New Publications By Hausmann and Winder

Two new publications are now available: in Quaternary International by Niklas Hausmann et al.: and in Journal of Human Evolution by Isabelle Winder et al.

For summaries see below, and for full publication details and links see the Publications section of the Outputs menu

Hausmann, N., Colonese, A.C., de Almeida Rocha Ponzoni, R., Hancock, Y., Meredith-Williams, M., Leng, M., Bailey, G. In press. Isotopic and elemental composition of Conomurex fasciatus shells as an environmental proxy for the Red Sea. Quaternary International. DISPERSE contribution no. 27.

This paper presents some of the first results of Niklas Hausmann's PhD research on the stable oxygen-isotope analysis of the dominant shell species present in the Farasan shell mounds. The analysis incorporates study of the growth characteristics of modern shells, raman spectroscopy of their mineralogical composition, and time-series measurements of oxygen isotope composition, temperature and salinity of the modern sea water. The results demonstrate that Conomurex fasciatus grows rapidly and that the archaeological specimens preserve a sensitive record of seasonal and secular changes in palaeoclimatic signals. This research lays the groundwork for the use of the shells from the Farasan shell mounds as good indicators of palaeoclimatic trends and seasonality patterns of prehistoric shellgathering.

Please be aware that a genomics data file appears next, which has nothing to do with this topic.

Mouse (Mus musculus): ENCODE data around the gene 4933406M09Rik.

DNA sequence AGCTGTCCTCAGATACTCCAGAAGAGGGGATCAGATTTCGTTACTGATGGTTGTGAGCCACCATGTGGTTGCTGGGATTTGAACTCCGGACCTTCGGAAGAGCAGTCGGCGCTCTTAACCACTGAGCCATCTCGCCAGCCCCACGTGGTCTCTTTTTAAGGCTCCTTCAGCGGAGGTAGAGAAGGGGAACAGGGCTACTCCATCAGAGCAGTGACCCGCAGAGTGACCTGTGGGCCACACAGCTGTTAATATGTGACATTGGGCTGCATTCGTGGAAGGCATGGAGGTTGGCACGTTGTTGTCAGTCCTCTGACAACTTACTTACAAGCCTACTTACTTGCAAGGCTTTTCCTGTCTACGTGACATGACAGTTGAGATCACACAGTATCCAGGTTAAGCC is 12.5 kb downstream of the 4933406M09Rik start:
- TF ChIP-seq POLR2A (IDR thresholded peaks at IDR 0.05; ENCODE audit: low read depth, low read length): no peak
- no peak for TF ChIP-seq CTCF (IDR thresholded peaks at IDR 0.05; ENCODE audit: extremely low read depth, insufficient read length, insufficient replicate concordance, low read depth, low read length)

Winder, I.C., Devès, M.H., King, G.C.P., Bailey, G.N., Inglis, R.H., Meredith-Williams, M. 2015. Dynamic landscapes and complex topography as agents in human evolution: the dispersals of the genus Homo. Journal of Human Evolution 87: 48–65. . DISPERSE contribution no. 24.

This paper develops the ideas and mapping methods that inform the complex topography hypothesis to examine geographical patterns in the early evolution and dispersal of the genus Homo, with particular emphasis on the effects of complex topography as a constraint on the major pathways of early dispersal. The paper compares these topographic constraints with other environmental variables and physical barriers to dispersal, and suggests that the impact of topography helps to explain why members of this taxon show considerable flexibility in their tolerance for different vegetation types, habitats and climates, but also why their pattern of dispersal appears to be constrained to clearly delineated and non-random zones across continents.